Lonely Planet review for Royal Observatory
Following an ambitious £15-million renovation the Royal Observatory is now divided into two sections.
The northern half deals with time and is contained in the original Observatory that Charles II had built on a hill in the middle of Greenwich Park in 1675, intending that astronomy be used to establish longitude at sea. It contains the Octagon Room, designed by Wren, and the nearby Sextant Room where John Flamsteed (1646–1719), the first astronomer royal, made his observations and calculations.
The globe is divided between east and west at the Royal Observatory, and in the Meridian Courtyard you can place one foot either side of the meridian line and straddle the two hemispheres. Every day at 1pm the red time ball at the top of the Royal Observatory continues to drop as has done since 1833. You can get great views of Greenwich and spy on your fellow tourists at the same time by visiting the unique Camera Obscura.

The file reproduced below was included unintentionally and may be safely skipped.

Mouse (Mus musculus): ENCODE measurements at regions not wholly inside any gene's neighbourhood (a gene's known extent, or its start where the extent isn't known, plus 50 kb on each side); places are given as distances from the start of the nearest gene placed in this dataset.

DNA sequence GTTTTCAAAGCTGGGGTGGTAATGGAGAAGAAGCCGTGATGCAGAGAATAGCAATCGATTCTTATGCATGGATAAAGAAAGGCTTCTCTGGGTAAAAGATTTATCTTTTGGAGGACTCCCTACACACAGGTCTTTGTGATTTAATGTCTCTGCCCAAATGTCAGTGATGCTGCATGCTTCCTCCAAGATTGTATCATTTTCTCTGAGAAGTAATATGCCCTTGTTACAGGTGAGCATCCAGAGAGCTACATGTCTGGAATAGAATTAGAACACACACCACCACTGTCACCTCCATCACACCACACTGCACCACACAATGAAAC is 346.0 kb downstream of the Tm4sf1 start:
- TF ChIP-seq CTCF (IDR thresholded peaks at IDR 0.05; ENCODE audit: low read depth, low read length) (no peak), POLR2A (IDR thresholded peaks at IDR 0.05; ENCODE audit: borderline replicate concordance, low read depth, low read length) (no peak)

The southern half is devoted to astronomy and includes the 120-seat state-of-the-art Peter Harrison Planetarium, with a digital laser projector that can show entire heavens on the inside of its bronze-clad roof and is the most advanced in Europe. Galleries here trace the history of astronomy and interactive displays focus on such subjects as meteorites, space missions and the effects of gravity.